Everything for the day is planned out and we are on our way, but then the flight gets canceled, and we are stuck again. Somehow, we keep thinking we can harness and manage time only to discover that time is not easily tamed by any of us. It aligns with a different metronome than ours and we are reminded once again that “we all live unexpected lives” as Matthew Kelly writes in Life is Messy.
From the time we are born we have a love/hate relationship with time. We love it when we are not waiting, on a vacation enjoying a favorite spot, or seeing a long-sought goal achieved. But we hate it when we need to wait, are caught up in the fast-paced grind of daily life, or recognizing we have far less of it than we had thought. We often are caught between wanting more and wishing it away.
Many who participated in scouts, or other such organizations were taught to always “be prepared”. What does that look like living in a world that is filled with the unexpected? Prepared for what?
It is a gift given from our Creator to somehow help us navigate through life with day and night, light and dark. Our conflict with time can tempt us to wish it away far too quickly. We want it to hurry up, slow down, or stop. In the process we forget that we each have a limited amount of it and don’t really know how much that is. That discovery doesn’t usually soak in until we are into adulthood unless some unexpected tragedy strikes us and reveals time seems to have cheated us of someone or something we thought we would enjoy for a much longer time. In that moment we may think it is something that only happens to us, but everyone faces a hard battle (sometimes many) at some point in his or her life.
Tragedies remind us to be prepared or better prepared.
Some of us were going about life and enjoying the space shuttle lift off again. We had seen them before and yet they still grabbed our attention. We were anticipating the process as the space agency announced each moment but then something we did not expect happened, something we were not prepared for, and the space shuttle Challenger exploded on live television coverage. There had been other tragedies as mankind sought to explore space beyond the realm of earth, but we thought we had sorted those all out until that day. Most of us can recall exactly where we were when this tragedy happened. (I was watching on TV with my students in my classroom.)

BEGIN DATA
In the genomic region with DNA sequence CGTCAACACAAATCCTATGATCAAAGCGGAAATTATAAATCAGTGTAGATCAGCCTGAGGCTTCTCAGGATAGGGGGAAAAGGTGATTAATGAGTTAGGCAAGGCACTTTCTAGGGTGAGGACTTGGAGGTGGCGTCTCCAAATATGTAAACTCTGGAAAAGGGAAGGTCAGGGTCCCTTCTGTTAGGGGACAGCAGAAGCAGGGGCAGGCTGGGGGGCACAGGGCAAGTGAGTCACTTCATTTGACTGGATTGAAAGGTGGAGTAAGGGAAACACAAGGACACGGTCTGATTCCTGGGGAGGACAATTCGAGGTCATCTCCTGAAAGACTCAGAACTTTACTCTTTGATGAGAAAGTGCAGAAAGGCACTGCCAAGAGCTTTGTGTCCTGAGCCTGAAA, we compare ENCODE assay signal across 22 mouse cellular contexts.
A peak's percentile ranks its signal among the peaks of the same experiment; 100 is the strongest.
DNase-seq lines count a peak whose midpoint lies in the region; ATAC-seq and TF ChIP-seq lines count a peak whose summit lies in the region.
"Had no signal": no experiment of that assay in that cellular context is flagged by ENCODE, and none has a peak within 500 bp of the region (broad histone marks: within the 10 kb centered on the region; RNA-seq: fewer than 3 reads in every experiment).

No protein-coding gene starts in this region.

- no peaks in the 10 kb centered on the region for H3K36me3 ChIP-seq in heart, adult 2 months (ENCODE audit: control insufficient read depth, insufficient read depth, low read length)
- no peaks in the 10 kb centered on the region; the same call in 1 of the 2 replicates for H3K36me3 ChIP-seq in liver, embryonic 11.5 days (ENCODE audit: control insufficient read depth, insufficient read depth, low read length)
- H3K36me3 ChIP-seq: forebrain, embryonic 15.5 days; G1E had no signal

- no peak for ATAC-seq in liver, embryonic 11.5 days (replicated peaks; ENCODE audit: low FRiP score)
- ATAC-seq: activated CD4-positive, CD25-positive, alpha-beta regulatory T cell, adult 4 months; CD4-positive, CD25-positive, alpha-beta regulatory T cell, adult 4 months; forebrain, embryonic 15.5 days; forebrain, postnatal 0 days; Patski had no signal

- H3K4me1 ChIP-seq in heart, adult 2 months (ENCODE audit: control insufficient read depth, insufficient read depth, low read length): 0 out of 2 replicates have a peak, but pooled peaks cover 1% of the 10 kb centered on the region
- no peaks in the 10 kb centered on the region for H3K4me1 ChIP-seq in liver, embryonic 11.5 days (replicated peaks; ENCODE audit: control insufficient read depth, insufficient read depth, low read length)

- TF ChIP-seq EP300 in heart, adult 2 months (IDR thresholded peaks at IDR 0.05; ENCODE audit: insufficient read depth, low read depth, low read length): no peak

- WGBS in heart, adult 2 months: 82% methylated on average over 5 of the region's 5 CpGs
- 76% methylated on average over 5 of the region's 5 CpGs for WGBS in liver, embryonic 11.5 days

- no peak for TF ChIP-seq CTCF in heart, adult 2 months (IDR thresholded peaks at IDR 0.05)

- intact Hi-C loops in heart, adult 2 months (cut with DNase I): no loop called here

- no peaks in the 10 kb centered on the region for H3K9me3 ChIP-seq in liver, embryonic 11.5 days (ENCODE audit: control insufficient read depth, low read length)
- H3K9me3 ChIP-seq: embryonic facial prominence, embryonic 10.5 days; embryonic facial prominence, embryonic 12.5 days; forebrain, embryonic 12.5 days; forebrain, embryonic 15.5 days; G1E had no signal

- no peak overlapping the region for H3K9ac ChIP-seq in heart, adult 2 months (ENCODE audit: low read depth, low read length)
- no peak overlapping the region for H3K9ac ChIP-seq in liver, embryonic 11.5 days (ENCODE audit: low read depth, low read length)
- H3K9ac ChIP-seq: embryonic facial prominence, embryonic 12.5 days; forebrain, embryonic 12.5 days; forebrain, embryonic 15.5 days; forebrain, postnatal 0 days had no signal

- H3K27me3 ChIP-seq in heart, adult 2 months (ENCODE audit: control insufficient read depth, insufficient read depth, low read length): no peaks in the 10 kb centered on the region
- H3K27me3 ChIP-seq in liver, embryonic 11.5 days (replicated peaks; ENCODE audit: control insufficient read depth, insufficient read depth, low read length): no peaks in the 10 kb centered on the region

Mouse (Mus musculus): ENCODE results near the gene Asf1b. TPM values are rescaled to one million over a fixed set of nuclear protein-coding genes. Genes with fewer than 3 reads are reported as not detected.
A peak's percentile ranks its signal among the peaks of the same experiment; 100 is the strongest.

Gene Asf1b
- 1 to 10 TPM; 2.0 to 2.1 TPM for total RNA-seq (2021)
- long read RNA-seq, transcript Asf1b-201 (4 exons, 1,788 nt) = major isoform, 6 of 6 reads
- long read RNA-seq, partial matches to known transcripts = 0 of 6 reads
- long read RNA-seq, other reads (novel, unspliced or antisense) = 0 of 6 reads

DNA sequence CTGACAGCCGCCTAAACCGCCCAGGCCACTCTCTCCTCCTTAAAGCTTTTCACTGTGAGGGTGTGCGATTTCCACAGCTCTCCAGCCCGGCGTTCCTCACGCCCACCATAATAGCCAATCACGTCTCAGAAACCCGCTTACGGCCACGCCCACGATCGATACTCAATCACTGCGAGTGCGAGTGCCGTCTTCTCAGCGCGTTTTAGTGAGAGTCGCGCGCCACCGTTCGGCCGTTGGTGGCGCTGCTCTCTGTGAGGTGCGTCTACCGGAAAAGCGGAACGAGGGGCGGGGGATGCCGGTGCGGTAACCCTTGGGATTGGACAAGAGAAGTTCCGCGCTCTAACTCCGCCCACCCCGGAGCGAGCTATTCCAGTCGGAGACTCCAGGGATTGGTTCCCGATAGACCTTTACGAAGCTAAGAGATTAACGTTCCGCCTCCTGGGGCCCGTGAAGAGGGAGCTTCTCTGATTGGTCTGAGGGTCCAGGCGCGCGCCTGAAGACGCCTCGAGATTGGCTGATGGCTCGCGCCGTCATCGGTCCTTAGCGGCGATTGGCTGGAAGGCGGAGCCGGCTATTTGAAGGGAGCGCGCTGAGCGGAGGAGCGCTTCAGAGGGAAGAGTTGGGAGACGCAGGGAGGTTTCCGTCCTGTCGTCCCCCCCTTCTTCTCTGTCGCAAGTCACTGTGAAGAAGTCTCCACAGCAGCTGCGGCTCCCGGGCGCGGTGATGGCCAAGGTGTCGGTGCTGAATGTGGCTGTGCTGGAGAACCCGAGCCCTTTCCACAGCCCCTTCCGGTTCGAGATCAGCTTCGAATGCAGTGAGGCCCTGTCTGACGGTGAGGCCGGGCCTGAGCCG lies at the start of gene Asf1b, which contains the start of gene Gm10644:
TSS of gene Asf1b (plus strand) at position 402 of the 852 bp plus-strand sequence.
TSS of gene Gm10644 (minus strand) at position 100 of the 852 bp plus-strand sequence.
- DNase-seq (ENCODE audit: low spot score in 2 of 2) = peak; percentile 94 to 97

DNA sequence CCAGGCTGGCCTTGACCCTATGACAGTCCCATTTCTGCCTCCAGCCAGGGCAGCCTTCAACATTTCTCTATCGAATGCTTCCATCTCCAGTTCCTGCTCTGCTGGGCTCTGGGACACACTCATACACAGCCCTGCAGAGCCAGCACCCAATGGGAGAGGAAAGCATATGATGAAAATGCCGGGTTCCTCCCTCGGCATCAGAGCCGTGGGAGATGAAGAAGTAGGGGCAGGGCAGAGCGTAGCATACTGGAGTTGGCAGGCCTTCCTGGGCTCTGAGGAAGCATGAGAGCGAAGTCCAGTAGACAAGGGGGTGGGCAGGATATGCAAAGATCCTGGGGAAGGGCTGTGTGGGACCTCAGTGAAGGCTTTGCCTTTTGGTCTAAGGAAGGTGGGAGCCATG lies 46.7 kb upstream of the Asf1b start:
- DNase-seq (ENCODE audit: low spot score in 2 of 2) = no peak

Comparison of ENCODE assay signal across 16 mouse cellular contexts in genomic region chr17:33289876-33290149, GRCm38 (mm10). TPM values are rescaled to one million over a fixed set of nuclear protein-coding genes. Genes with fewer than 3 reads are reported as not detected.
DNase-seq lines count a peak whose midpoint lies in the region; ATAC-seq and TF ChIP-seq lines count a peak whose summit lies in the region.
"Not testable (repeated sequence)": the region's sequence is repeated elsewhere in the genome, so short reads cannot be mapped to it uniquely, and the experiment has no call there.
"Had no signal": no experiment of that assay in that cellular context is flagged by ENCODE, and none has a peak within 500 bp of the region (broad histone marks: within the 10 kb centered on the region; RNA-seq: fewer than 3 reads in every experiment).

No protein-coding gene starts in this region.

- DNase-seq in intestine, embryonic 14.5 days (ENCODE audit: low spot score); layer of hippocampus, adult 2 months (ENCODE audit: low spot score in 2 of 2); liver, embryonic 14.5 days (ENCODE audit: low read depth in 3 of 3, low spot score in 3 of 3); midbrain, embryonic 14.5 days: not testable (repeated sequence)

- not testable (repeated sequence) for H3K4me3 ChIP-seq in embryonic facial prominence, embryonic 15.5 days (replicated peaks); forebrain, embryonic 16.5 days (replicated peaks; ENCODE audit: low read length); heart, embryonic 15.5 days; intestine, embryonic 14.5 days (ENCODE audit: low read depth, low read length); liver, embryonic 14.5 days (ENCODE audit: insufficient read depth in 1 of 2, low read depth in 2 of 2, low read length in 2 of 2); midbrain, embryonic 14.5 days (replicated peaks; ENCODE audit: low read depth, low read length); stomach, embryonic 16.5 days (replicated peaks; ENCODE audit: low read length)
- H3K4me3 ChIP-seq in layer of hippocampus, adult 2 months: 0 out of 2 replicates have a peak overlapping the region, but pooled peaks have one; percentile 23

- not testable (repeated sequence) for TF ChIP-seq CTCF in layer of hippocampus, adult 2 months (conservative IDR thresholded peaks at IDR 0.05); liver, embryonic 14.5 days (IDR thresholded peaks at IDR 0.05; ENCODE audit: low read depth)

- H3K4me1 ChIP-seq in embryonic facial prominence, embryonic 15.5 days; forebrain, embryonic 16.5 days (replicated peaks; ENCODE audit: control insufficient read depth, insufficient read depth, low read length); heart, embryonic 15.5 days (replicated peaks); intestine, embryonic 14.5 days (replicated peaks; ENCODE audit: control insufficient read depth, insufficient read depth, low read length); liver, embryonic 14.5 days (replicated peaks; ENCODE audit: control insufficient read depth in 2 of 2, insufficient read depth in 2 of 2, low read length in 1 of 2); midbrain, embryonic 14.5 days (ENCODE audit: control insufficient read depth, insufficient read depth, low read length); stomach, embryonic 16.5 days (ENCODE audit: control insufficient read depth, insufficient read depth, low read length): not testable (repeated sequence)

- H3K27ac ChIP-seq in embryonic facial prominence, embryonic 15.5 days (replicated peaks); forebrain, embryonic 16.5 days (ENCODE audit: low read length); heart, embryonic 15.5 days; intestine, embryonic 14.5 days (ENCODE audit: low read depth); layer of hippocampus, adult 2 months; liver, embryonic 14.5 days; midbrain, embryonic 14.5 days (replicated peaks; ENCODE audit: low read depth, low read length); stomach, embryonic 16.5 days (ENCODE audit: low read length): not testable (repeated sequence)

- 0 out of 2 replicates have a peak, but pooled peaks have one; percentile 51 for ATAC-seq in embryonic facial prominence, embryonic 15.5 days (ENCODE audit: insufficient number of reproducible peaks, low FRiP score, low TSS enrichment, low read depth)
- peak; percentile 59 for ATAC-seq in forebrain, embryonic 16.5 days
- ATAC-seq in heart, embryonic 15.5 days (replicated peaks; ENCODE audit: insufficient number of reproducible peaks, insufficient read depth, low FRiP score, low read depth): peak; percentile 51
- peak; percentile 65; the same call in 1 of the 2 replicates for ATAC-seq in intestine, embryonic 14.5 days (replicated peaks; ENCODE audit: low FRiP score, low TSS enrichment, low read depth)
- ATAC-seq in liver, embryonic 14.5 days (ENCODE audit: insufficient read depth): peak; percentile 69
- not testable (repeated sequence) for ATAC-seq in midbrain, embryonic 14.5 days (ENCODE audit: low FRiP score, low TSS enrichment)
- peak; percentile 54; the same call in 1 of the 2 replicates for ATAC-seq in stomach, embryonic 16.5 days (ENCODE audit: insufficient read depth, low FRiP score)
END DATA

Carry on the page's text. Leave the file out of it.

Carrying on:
Those of us in the United States who are a little older remember exactly where we were the day President John F. Kennedy was assassinated. (I was on the campus of the university where I was attending classes.) We were stunned as it also happened on live TV. Weren’t assassinations something that happened in the past? Then others happened before we could fathom this one – Martin Luther King, Jr., and Bobby Kennedy among them.
Images in tragedies haunt us. Anniversaries of those tragedies are noted and reviewed as we grieve the losses and hope for them to never happen again.
Most of you (no matter where in the world you may have been) still recall where you were at 8:46AM on September 11, 2001, when a plane crashed into the first tower in New York City. That was beyond our imagination, but evil was not done yet and a second plane would crash into the second tower minutes later and a third plane slammed into the Pentagon 40 minutes later. The fourth plane used in the attacks on the United States would never reach its destination as passengers (aware of the other events) sought to charge the cockpit and prevent the plane from being used as a weapon.
Those directly caught up in these tragedies were starting a day with other plans and places to be. Those of us watching had our day upended differently as well. How can any of us be prepared for something like this? We know evil has always been on the earth, but now we watch it unfold live on TV or other devices and it sears into our memories in unforgettable images. What did we do on those days?
We checked on everyone near and dear to us to see if they were okay and where they were. We were reminded that life is precious as well as uncertain. And many of us went to our places of worship to pray, seek comfort, and look to the only source we knew to turn to. We knew we needed One bigger than any man or woman. This was too much for us to handle on our own. Time stopped and interrupted those of us not directly involved.
But these are not the only tragedies that have hit us unexpectedly. Many personal ones have broken our hearts or shattered our dreams as well. Some known only to us. How could we prepare for those? They were unexpected.
We must come to grips with the knowledge that life is tenacious and fragile and we should not ever take it for granted. Each moment we are alive whether in good times or bad, we have cause to be thankful. We should make every moment count, not by scheduling every moment full of things to do but by loving well, forgiving more quickly, and not taking any interaction with someone else for granted.
And when the fog surrounds us and the darkness in the world deepens, we should remember we were warned life on the earth would become more and more as it is now. We were warned so we would not despair, but rather to look up with hope to the One who gave us the warning and be prepared for His return. He is and has always been the only One to handle such heavy weights and understands how to defeat evil.